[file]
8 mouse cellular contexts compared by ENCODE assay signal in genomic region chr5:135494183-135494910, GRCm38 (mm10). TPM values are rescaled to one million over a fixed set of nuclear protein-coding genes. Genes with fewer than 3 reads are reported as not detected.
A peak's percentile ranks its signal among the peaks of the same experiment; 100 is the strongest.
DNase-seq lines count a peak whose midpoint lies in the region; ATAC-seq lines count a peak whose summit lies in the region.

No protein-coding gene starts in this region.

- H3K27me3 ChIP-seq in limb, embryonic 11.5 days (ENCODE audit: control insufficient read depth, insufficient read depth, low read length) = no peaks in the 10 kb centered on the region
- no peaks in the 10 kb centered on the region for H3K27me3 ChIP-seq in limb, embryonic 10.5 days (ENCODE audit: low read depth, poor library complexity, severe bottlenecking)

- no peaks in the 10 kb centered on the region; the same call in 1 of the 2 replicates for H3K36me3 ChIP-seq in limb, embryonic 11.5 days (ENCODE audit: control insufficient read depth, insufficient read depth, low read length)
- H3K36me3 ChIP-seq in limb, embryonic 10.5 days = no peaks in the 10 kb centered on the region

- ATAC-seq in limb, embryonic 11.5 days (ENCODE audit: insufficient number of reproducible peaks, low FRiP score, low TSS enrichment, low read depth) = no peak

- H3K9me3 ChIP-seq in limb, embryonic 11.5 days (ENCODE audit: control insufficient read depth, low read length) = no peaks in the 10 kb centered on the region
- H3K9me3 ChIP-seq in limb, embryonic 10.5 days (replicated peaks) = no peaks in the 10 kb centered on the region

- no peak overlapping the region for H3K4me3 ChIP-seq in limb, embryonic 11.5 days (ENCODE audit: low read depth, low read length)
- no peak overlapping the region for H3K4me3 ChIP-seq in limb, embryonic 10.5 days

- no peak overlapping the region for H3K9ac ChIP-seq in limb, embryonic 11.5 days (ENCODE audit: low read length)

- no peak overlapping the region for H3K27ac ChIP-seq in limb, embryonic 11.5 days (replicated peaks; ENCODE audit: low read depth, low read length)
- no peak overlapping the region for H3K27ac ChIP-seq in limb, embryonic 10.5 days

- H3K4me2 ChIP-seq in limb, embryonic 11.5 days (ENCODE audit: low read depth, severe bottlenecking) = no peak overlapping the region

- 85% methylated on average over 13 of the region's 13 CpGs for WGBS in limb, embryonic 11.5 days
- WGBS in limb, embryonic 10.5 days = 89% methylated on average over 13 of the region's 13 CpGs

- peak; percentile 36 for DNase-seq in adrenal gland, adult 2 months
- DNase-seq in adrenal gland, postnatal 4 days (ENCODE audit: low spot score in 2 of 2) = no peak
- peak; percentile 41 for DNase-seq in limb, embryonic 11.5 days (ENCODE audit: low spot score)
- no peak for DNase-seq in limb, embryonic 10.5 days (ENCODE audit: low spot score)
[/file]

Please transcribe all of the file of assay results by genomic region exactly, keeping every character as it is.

8 mouse cellular contexts compared by ENCODE assay signal in genomic region chr5:135494183-135494910, GRCm38 (mm10). TPM values are rescaled to one million over a fixed set of nuclear protein-coding genes. Genes with fewer than 3 reads are reported as not detected.
A peak's percentile ranks its signal among the peaks of the same experiment; 100 is the strongest.
DNase-seq lines count a peak whose midpoint lies in the region; ATAC-seq lines count a peak whose summit lies in the region.

No protein-coding gene starts in this region.

- H3K27me3 ChIP-seq in limb, embryonic 11.5 days (ENCODE audit: control insufficient read depth, insufficient read depth, low read length) = no peaks in the 10 kb centered on the region
- no peaks in the 10 kb centered on the region for H3K27me3 ChIP-seq in limb, embryonic 10.5 days (ENCODE audit: low read depth, poor library complexity, severe bottlenecking)

- no peaks in the 10 kb centered on the region; the same call in 1 of the 2 replicates for H3K36me3 ChIP-seq in limb, embryonic 11.5 days (ENCODE audit: control insufficient read depth, insufficient read depth, low read length)
- H3K36me3 ChIP-seq in limb, embryonic 10.5 days = no peaks in the 10 kb centered on the region

- ATAC-seq in limb, embryonic 11.5 days (ENCODE audit: insufficient number of reproducible peaks, low FRiP score, low TSS enrichment, low read depth) = no peak

- H3K9me3 ChIP-seq in limb, embryonic 11.5 days (ENCODE audit: control insufficient read depth, low read length) = no peaks in the 10 kb centered on the region
- H3K9me3 ChIP-seq in limb, embryonic 10.5 days (replicated peaks) = no peaks in the 10 kb centered on the region

- no peak overlapping the region for H3K4me3 ChIP-seq in limb, embryonic 11.5 days (ENCODE audit: low read depth, low read length)
- no peak overlapping the region for H3K4me3 ChIP-seq in limb, embryonic 10.5 days

- no peak overlapping the region for H3K9ac ChIP-seq in limb, embryonic 11.5 days (ENCODE audit: low read length)

- no peak overlapping the region for H3K27ac ChIP-seq in limb, embryonic 11.5 days (replicated peaks; ENCODE audit: low read depth, low read length)
- no peak overlapping the region for H3K27ac ChIP-seq in limb, embryonic 10.5 days

- H3K4me2 ChIP-seq in limb, embryonic 11.5 days (ENCODE audit: low read depth, severe bottlenecking) = no peak overlapping the region

- 85% methylated on average over 13 of the region's 13 CpGs for WGBS in limb, embryonic 11.5 days
- WGBS in limb, embryonic 10.5 days = 89% methylated on average over 13 of the region's 13 CpGs

- peak; percentile 36 for DNase-seq in adrenal gland, adult 2 months
- DNase-seq in adrenal gland, postnatal 4 days (ENCODE audit: low spot score in 2 of 2) = no peak
- peak; percentile 41 for DNase-seq in limb, embryonic 11.5 days (ENCODE audit: low spot score)
- no peak for DNase-seq in limb, embryonic 10.5 days (ENCODE audit: low spot score)